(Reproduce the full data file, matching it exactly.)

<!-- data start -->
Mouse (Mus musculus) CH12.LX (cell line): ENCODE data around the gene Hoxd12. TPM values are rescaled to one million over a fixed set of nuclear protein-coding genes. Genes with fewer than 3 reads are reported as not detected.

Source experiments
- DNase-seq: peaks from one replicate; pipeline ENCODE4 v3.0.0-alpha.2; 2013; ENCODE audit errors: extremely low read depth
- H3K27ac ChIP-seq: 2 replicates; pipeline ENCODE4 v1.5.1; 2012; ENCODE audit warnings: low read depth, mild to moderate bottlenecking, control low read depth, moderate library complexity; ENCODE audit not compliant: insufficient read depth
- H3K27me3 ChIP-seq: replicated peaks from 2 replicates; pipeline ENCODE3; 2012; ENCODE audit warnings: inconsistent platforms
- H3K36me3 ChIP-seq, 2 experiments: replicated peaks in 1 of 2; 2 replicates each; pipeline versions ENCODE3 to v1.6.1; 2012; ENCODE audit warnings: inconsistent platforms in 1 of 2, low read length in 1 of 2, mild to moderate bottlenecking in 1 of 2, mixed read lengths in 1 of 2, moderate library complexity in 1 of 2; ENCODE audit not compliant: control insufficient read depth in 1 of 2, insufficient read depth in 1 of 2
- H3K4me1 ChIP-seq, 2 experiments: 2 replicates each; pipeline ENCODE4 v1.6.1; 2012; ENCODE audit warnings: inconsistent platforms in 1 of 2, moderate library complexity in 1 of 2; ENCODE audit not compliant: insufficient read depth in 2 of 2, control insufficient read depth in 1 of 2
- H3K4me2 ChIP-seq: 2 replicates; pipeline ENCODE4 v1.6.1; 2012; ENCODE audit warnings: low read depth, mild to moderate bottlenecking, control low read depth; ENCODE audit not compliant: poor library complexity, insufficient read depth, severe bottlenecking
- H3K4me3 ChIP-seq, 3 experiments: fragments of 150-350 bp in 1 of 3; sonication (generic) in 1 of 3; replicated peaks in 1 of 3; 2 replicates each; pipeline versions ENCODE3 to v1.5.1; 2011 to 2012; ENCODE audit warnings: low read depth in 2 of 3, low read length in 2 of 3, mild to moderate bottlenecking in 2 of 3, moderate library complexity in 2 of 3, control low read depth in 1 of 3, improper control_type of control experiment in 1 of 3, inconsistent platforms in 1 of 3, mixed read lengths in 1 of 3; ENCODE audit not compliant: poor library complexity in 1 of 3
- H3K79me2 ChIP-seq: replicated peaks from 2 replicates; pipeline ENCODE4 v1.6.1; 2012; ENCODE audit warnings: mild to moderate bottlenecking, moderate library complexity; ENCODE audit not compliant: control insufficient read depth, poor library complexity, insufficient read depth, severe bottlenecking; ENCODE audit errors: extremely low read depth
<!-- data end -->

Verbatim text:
Mouse (Mus musculus) CH12.LX (cell line): ENCODE data around the gene Hoxd12. TPM values are rescaled to one million over a fixed set of nuclear protein-coding genes. Genes with fewer than 3 reads are reported as not detected.

Source experiments
- DNase-seq: peaks from one replicate; pipeline ENCODE4 v3.0.0-alpha.2; 2013; ENCODE audit errors: extremely low read depth
- H3K27ac ChIP-seq: 2 replicates; pipeline ENCODE4 v1.5.1; 2012; ENCODE audit warnings: low read depth, mild to moderate bottlenecking, control low read depth, moderate library complexity; ENCODE audit not compliant: insufficient read depth
- H3K27me3 ChIP-seq: replicated peaks from 2 replicates; pipeline ENCODE3; 2012; ENCODE audit warnings: inconsistent platforms
- H3K36me3 ChIP-seq, 2 experiments: replicated peaks in 1 of 2; 2 replicates each; pipeline versions ENCODE3 to v1.6.1; 2012; ENCODE audit warnings: inconsistent platforms in 1 of 2, low read length in 1 of 2, mild to moderate bottlenecking in 1 of 2, mixed read lengths in 1 of 2, moderate library complexity in 1 of 2; ENCODE audit not compliant: control insufficient read depth in 1 of 2, insufficient read depth in 1 of 2
- H3K4me1 ChIP-seq, 2 experiments: 2 replicates each; pipeline ENCODE4 v1.6.1; 2012; ENCODE audit warnings: inconsistent platforms in 1 of 2, moderate library complexity in 1 of 2; ENCODE audit not compliant: insufficient read depth in 2 of 2, control insufficient read depth in 1 of 2
- H3K4me2 ChIP-seq: 2 replicates; pipeline ENCODE4 v1.6.1; 2012; ENCODE audit warnings: low read depth, mild to moderate bottlenecking, control low read depth; ENCODE audit not compliant: poor library complexity, insufficient read depth, severe bottlenecking
- H3K4me3 ChIP-seq, 3 experiments: fragments of 150-350 bp in 1 of 3; sonication (generic) in 1 of 3; replicated peaks in 1 of 3; 2 replicates each; pipeline versions ENCODE3 to v1.5.1; 2011 to 2012; ENCODE audit warnings: low read depth in 2 of 3, low read length in 2 of 3, mild to moderate bottlenecking in 2 of 3, moderate library complexity in 2 of 3, control low read depth in 1 of 3, improper control_type of control experiment in 1 of 3, inconsistent platforms in 1 of 3, mixed read lengths in 1 of 3; ENCODE audit not compliant: poor library complexity in 1 of 3
- H3K79me2 ChIP-seq: replicated peaks from 2 replicates; pipeline ENCODE4 v1.6.1; 2012; ENCODE audit warnings: mild to moderate bottlenecking, moderate library complexity; ENCODE audit not compliant: control insufficient read depth, poor library complexity, insufficient read depth, severe bottlenecking; ENCODE audit errors: extremely low read depth